Literally, something tenuous is slim, slender, or thin.
Figuratively, something tenuous is weak and flimsy and doesn't have enough substance.
TEN you us
Part of speech:
(Adjectives are describing words, like “large” or “late.”
They can be used in two ways:
1. Right before a noun, as in “a tenuous connection.”
2. After a linking verb, as in "The connection was tenuous.”)
tenuously, tenuity ("tuh NYOO it ee")
How to use it:
Talk about a tenuous grasp of something or a tenuous understanding of it, meaning you just barely get it.
If you have tenuous access to something, you can only access it a tiny bit or in a very limited way.
A tenuous claim or argument, or a tenuous connection or link, is really shaky and unconvincing.
If two people, groups, or nations have tenuous relations or a tenuous relationship, it's a flimsy, weak relationship that can't be counted on.
And a tenuous impulse, desire, or effort is just barely there and doesn't really result in much action.
Notice how the tone of this word is usually negative, and note that all of the examples above are about tenuous things. We don't really talk about tenuous people.
We received what I can only assume was a tenuous offer on the home we're trying to sell--a very low offer that was completely withdrawn when we countered with a price point in the middle.
Her health had become more and more tenuous, so the end of her life was expected but still a tragedy.
Look away from the screen to explain the definition in your own words. You’ll know you understand what "tenuous" means when you can explain it without saying "barely there" or "insubstantial."
Think of a topic or issue that you just barely understand, and fill in the blank: "I admit my understanding of _____ is tenuous at best."
Example: "I admit my understanding of conflicts in the Middle East is tenuous at best."
Spend at least 20 seconds occupying your mind with the game and quote below. Then try the review questions. Don’t go straight to the review now—let your working memory empty out first.
Playing With Words:
This month, we're playing with song lyrics that include words featured in issues of Make Your Point. I’ll give you a few lines from the song, with a blank where our word appears, along with its definition. See if you can come up with it! You can follow the link to see the right answer right away, or just wait until the following day’s issue. Have fun!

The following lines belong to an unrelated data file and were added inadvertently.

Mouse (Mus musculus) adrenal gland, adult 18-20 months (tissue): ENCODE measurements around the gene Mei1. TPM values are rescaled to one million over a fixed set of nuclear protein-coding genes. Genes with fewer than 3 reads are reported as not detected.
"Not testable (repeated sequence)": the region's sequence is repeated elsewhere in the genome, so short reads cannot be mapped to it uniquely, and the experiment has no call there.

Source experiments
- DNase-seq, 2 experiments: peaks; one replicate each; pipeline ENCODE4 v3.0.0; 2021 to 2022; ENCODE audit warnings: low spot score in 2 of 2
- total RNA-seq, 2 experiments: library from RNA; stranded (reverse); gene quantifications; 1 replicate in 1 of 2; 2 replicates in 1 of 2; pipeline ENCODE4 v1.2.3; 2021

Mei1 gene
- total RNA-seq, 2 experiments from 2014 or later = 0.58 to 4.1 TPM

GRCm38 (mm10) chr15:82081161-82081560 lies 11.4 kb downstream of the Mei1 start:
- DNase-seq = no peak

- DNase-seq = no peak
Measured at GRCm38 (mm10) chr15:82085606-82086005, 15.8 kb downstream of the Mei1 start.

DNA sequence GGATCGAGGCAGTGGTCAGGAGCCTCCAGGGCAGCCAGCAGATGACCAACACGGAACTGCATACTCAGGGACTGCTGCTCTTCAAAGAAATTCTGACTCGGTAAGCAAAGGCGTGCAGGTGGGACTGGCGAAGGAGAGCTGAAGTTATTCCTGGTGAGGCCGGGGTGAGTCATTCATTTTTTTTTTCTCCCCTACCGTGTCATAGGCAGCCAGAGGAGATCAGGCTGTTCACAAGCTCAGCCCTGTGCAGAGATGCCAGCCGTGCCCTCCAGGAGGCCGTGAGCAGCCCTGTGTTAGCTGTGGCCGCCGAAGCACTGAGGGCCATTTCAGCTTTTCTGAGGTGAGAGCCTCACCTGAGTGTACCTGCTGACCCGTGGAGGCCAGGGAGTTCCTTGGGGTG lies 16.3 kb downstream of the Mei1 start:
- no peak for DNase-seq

Yesterday's lyrics: Artist: Elvis Costello Title: When It Sings Lyrics: All the words you say to me
Have music in them
All the sorrows and the joys like _____
And a selfish boy looks through a prism
And says what is
But never asks what isn't Definition: charm and attraction that powerfully draws people in
Try this one today:
Artist: Fiona Apple Title: Left Alone Lyrics: And now I'm hard, too hard to know
I don't cry when I'm sad anymore, no no
Tears _____ in my tummy
Fears coincide with the tow Definition: to become hard and rigid, like a bone
Francis Bacon: “Prosperity is not without many fears and distastes; and adversity is not without comforts and hopes.”
1. One opposite of TENUOUS is
2. Once _____, the relationship has _____ into tenuity.
A. funny .. morphed
B. reliable .. fizzled
C. inconsequential .. grown
Answers are below.
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Make Your Point is crafted with love and brought to you each day for free by Mrs. Liesl Johnson, M.Ed., a word lover, learning enthusiast, and private tutor of reading and writing in the verdant little town of Hilo, Hawaii. For writing tips, online learning, essay guidance, and more, please visit www.HiloTutor.com.
Disclaimer: Word meanings presented here are expressed in plain language and are limited to common, useful applications only. Readers interested in authoritative and multiple definitions of words are encouraged to check a dictionary. Likewise, word meanings, usage, and pronunciations are limited to American English; these elements may vary across world Englishes.
Today's "tenuous," meaning weak and flimsy, might remind you of a couple of our previous words:
Tenable (strong, defensible) and tenacious (holding on tight) both come from Latin tenere, meaning "to hold, to keep."
But tenuous, today's word,comes from Latin tenuis, meaning "thin, slim, or slender." So it's actually the complete opposite of tenable!
How can you keep them straight? Since the roots look so confusingly similar, I recommend focusing on the letter "a" in tenable and tenacious. Those are beefy, strong, Grade-A words. And with the "u" in tenuous, it's a flimsy word that might slide right down toward the very end of the alphabet.
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